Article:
CHI 2009 – Day 3
April 8th | 2009 By
I’m really enjoying the fact that CHI is in Boston this year. I can sleep in my own bed and go into work for half the day if need be. So, it was a light session day, but the one full session I saw was fantastic: Usability Methods
Comparison of Three One-Question, Post-Task Usability Questionnaires – Oracle
This paper was presented by Jeff Sauro and Joe Dumas. Joe (Dr. Usability) is a pioneer in the field of usability testing and was a Bentley professor until he recently retired – I justmissed having him as a professor. Their study sought to determine which post-task questionnaire type is the best to use: a Likert scale, the Subjective Mental Effort Questionnaire (SMEQ), or Usability Magnitude Estimation (UME). There were four criteria use to determine which scale was the “best:”
- Validity – Does it do what it’s supposed to do?
- Ability to discriminate – Does it find what’s important?
- Sensitivity – Does is discriminate with different sample sizes?
- Easy to use – from both the participants’ and testers’ view
To make a long story short, SMEQ performed the best out of the three questionnaire types. The SMEQ is a simple vertical line with 0 at the bottom and 150 at the top. 0 indicates that the task was not at all hard to do and ~115 indicates the task was tremendously hard to do. The participant simply moves a horizontal line (in a Flash interface) to the appropriate point. This certainly keeps it simple – I think it is worth investigating some more and integrating into usability studies.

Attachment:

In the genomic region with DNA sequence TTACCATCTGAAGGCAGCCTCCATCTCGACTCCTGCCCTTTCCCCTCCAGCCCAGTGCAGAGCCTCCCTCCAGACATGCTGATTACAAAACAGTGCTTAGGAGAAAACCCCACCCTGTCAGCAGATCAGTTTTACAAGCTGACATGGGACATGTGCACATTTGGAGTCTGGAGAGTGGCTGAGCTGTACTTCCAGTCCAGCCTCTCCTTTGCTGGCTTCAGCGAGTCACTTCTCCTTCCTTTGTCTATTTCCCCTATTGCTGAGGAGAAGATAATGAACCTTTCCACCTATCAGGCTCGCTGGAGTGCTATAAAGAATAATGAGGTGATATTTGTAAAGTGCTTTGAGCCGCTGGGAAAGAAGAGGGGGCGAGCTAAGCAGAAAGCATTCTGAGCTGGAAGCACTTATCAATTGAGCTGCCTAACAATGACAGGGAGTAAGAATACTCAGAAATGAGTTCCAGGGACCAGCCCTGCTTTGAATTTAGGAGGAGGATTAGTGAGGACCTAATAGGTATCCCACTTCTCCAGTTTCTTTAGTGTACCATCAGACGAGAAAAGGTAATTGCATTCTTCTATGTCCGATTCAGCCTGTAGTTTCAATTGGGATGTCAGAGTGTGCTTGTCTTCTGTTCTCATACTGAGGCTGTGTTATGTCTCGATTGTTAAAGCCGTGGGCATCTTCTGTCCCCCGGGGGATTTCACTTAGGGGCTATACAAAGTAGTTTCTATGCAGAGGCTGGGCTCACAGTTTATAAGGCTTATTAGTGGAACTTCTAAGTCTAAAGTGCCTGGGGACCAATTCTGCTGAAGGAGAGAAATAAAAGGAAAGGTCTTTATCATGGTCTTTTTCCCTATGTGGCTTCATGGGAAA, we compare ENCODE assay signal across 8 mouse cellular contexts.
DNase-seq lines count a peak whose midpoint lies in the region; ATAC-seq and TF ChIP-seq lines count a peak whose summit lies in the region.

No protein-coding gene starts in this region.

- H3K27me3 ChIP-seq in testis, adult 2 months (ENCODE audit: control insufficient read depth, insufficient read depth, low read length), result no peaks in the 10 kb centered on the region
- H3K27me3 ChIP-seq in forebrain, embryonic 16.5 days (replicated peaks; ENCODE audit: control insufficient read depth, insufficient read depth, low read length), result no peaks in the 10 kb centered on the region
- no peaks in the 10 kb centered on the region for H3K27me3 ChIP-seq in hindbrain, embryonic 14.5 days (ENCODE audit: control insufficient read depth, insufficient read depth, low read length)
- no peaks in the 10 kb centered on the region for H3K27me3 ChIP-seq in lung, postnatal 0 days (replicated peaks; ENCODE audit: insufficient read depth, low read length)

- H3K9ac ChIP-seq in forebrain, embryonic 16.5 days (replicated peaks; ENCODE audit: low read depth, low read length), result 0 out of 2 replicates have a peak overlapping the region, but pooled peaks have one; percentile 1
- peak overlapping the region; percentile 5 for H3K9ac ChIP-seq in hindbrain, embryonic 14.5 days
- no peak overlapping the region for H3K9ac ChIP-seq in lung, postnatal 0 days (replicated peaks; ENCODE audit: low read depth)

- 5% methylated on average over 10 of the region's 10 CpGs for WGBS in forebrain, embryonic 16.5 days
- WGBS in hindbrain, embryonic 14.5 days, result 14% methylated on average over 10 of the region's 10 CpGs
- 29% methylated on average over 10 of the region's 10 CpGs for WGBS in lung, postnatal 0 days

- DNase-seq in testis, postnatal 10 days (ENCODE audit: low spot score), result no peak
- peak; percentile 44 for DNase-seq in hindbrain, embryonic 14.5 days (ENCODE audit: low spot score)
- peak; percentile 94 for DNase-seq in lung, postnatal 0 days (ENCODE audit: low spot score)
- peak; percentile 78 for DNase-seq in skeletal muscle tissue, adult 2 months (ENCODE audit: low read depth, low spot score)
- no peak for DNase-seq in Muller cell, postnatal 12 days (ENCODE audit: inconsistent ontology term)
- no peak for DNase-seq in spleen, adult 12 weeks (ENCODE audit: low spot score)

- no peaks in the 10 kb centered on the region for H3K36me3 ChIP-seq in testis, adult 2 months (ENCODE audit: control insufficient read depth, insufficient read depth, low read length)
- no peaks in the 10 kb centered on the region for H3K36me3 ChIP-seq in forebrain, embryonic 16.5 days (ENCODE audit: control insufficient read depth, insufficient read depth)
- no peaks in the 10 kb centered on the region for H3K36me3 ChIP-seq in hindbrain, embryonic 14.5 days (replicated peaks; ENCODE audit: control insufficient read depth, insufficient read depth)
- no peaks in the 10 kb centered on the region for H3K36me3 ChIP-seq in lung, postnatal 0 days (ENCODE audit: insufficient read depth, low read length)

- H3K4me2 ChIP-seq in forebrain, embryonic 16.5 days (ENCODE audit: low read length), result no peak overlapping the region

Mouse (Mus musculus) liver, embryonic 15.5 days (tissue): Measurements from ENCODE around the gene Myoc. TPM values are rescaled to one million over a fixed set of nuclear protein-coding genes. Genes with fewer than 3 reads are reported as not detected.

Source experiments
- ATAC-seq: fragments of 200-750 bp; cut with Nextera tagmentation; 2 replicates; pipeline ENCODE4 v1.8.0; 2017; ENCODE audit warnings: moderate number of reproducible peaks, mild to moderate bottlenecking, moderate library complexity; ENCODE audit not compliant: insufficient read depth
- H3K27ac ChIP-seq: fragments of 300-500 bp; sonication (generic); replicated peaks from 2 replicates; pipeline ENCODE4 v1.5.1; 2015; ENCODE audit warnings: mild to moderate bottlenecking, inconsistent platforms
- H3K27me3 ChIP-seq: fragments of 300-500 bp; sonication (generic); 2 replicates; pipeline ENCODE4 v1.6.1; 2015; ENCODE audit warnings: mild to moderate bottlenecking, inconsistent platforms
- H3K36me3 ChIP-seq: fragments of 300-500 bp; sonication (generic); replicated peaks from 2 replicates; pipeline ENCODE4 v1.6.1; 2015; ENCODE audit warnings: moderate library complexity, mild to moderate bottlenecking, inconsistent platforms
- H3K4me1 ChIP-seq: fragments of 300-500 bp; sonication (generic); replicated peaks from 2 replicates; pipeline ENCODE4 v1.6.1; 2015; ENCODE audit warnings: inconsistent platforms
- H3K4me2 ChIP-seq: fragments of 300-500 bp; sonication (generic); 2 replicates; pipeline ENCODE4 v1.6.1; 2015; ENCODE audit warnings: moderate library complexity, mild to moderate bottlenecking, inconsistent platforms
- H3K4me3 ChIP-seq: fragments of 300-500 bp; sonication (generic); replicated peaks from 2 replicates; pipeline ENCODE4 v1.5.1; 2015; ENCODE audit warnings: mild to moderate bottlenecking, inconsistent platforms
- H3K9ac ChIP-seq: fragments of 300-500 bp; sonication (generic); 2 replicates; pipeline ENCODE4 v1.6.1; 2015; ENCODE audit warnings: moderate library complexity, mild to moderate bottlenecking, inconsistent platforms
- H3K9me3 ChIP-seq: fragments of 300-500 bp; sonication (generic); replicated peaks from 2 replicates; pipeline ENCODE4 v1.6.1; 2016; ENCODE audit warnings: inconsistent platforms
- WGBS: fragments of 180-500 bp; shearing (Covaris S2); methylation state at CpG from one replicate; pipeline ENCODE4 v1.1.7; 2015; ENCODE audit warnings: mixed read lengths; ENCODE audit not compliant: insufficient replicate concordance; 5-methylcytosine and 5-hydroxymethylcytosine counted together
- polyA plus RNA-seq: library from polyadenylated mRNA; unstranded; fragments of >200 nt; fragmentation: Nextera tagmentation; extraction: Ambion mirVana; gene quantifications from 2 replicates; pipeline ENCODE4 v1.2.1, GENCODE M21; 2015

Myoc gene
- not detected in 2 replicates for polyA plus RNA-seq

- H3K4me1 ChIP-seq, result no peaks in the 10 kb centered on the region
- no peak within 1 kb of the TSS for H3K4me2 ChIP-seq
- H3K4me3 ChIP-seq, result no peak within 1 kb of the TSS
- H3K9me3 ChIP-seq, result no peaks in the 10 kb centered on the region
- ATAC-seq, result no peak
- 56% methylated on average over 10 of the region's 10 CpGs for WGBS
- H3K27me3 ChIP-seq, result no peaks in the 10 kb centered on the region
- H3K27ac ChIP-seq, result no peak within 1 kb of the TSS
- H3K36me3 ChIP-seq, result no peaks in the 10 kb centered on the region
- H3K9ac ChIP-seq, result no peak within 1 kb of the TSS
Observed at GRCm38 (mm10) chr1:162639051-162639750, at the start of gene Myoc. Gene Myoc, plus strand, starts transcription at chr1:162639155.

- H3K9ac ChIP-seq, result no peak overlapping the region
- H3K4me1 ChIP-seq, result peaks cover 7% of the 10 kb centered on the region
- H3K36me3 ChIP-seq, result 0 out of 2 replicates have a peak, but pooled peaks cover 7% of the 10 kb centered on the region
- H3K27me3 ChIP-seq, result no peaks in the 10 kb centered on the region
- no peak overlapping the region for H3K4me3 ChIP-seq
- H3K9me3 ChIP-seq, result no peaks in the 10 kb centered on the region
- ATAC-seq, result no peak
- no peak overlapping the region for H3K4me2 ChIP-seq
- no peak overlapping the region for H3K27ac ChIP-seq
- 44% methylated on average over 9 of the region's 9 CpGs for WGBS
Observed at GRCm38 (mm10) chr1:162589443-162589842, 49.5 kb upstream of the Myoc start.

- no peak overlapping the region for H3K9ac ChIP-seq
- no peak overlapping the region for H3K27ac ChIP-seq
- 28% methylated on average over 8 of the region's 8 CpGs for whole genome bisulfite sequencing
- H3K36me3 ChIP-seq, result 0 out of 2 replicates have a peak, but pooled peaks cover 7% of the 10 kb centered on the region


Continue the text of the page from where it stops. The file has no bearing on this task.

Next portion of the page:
Correlations among Prototypical Usability Metrics: Evidence for the Construct of Usability – Oracle and IBM
Jeff Sauro was a busy man during this session, as he presented this one as well – and it was another gem. The authors suggested that we may be able to determine a usability construct. Something along the lines of
u = effectiveness + efficiency + satisfaction
They recounted various correlations between errors, completion time, and user satisfaction. These measures were considered at task level and at the test level. The two highest of the correlations were between error & time and task satisfaction & test satisfaction (unsurprisingly). Overall, I think this paper gives some nice groundwork for the creation of a construct that will help us usability practitioners translate qualitative data into quantitative data.
Let Your Users Do the Testing: A Comparison of Three Remote Asynchronous Usability Testing Methods- Aalborg U. (Denmark) & others
The authors compared three asynchronous remote usability testing methods: user reported critical incident (UCI), a user forum, & a user diary. They used a traditional usability study in a lab as a benchmark. The lab study found the most usability problems of the four methods used, and there was no significant difference in the number of problems found between the remote methods. UCI and the diary found a significant number of problems and the lab and the diary had the most agreed upon problems. Overall, this presentation was interesting but not terribly useful. If you want to find the most usability problems, run the study in the lab. If you can’t, don’t use a user forum as your remote method.